Annotators identify specific words in text or speech, outline items in images or videos, and tag them. For instance, in synonym training, annotators determine if two text segments are semantically identical and mark “yes” or “no”. These tasks do not require high academic or professional qualifications, but do demand understanding, discernment and meticulousness.

Sun Danfeng, a stay-at-home mom from Zhoukou, Henan province, works as a data annotator. Despite having only a junior high school education and no knowledge of AI, she has become an AI trainer.

“There are four to five hundred data annotation projects on the platform I registered on. Some are simple, like selecting a different image from three pictures, and others are more difficult,” she said, adding that the job is flexible as annotators can choose what they do and when and where they work, as long as the task is completed on time.

“It’s very hard for a housewife who has no decent background in education to have a part-time job in a city like Zhoukou, or any non-mega cities,” she said.

“However, for stay-at-home moms, having nothing to do after the kids go to school is really boring, and asking for money from the husband is unpleasant.”

Sun learned about data annotation from her college student brother, when she spoke to him about feeling disconnected from society after becoming a full-time housewife. She lacked financial independence and struggled to find a job due to her limited education and the county’s tight job market.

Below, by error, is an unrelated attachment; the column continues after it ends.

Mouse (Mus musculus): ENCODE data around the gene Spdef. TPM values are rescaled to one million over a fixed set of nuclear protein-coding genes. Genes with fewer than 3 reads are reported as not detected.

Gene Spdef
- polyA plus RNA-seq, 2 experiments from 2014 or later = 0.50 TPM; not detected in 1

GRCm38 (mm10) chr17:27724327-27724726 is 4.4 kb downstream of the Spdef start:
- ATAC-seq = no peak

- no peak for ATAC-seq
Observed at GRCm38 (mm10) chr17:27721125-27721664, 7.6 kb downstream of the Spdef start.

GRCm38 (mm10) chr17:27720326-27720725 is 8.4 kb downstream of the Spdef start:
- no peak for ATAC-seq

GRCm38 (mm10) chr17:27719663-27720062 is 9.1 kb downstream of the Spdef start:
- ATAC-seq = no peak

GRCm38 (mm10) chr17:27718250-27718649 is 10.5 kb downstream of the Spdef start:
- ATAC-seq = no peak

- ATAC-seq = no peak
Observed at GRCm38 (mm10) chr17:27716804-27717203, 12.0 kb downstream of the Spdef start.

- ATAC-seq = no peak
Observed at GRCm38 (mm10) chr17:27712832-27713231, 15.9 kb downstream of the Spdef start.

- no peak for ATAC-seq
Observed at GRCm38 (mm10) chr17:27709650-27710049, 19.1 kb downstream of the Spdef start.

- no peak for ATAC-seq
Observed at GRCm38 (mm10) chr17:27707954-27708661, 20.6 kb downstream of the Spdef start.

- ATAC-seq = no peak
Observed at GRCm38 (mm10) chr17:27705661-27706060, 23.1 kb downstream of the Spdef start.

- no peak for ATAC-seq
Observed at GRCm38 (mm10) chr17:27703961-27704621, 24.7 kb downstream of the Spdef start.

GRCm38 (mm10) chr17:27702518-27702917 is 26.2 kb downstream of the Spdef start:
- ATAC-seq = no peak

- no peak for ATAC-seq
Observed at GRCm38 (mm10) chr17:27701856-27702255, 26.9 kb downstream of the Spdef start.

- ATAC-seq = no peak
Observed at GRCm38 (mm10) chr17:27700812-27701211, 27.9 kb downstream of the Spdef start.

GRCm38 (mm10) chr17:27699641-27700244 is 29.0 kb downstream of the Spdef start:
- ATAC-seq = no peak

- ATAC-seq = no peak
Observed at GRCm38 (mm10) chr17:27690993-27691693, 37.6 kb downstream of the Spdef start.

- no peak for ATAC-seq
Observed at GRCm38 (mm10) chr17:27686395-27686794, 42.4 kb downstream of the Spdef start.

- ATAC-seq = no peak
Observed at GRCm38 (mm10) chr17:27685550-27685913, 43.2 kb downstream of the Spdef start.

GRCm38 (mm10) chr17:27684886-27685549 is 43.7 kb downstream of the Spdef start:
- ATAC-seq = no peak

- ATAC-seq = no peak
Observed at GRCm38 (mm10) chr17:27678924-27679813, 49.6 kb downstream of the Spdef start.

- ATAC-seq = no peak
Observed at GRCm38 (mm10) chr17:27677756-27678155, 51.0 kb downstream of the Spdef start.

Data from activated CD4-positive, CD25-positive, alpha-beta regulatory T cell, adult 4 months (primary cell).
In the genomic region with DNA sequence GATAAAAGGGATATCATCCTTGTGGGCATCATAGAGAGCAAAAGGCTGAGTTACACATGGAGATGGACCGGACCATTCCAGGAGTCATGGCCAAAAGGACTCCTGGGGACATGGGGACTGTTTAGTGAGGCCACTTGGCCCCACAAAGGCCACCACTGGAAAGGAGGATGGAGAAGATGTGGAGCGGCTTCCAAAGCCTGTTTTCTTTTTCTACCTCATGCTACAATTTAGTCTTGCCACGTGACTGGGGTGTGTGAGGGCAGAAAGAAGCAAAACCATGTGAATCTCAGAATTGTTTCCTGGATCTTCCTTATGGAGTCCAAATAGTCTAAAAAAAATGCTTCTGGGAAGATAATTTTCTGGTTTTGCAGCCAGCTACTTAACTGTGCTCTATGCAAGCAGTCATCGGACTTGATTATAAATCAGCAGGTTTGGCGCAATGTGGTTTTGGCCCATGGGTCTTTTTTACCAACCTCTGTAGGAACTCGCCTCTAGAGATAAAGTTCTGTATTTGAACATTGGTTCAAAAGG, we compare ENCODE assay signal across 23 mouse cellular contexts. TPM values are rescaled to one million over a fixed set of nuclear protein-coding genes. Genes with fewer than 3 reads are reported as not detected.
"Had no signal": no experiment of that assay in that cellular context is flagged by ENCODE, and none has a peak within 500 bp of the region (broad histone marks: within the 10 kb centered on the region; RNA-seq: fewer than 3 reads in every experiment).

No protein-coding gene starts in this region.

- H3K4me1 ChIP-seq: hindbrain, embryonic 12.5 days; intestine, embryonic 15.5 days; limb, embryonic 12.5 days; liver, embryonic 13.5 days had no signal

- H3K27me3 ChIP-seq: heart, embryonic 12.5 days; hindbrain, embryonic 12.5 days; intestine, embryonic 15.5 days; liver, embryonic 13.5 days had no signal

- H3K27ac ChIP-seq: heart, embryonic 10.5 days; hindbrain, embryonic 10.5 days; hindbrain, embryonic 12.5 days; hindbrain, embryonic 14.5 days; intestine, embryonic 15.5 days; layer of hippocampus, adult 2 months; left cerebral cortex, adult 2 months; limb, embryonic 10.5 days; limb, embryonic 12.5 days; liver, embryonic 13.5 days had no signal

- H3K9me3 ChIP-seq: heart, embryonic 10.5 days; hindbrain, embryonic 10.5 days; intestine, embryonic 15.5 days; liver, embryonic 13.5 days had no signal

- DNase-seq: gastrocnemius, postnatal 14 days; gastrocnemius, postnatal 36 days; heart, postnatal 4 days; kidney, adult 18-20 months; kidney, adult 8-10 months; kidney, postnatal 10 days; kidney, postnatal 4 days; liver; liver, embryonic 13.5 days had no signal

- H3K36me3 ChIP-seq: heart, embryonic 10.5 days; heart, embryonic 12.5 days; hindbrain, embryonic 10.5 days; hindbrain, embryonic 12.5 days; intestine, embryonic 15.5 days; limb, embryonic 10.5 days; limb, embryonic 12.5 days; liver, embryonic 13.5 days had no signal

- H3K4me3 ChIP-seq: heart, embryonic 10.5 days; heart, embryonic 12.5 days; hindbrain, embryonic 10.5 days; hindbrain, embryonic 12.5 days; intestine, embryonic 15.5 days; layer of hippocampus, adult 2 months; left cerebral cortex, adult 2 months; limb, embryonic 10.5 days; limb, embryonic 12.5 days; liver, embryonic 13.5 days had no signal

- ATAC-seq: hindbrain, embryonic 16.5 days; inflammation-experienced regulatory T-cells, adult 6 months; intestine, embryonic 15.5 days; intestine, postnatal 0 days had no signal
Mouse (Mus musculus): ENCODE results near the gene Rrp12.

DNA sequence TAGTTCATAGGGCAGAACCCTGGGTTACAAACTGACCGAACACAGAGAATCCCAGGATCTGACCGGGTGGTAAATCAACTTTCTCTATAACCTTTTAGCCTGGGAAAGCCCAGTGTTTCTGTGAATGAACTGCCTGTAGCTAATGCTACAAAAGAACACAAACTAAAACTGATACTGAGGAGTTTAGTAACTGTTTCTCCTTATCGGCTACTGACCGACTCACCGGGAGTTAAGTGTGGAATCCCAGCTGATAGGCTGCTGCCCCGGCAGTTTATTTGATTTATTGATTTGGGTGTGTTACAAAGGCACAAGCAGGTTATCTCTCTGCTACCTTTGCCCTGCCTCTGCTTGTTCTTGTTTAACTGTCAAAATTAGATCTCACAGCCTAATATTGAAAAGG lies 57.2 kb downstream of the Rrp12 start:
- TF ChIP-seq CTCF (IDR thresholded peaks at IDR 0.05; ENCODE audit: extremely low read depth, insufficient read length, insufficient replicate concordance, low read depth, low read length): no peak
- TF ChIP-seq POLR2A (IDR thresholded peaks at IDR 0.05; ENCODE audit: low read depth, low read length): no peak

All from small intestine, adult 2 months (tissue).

“This data annotation job is perfect for me,” she said.

“Now, I can earn some pocket money in my spare time. I earn 1,000 to 2,000 yuan per month and am quite satisfied. My husband works in another city, and we have debts, so earning some extra money for the kids is good,” she added.

In 2020, the Ministry of Human Resources and Social Security included data annotators on the national occupational classification list, giving the job official recognition.

A visitor tries an AI information system at a digital fair held in Fuzhou, Fujian province, in April 2024. (PHOTO / XINHUA)

In recent years, the market size of data annotation has grown significantly, and is estimated to reach 20.43 billion yuan by 2029, up from 4.33 billion yuan in 2021, according to the Huaon Industrial Research Institute. This speedy growth has spurred ever greater demand for relevant skills.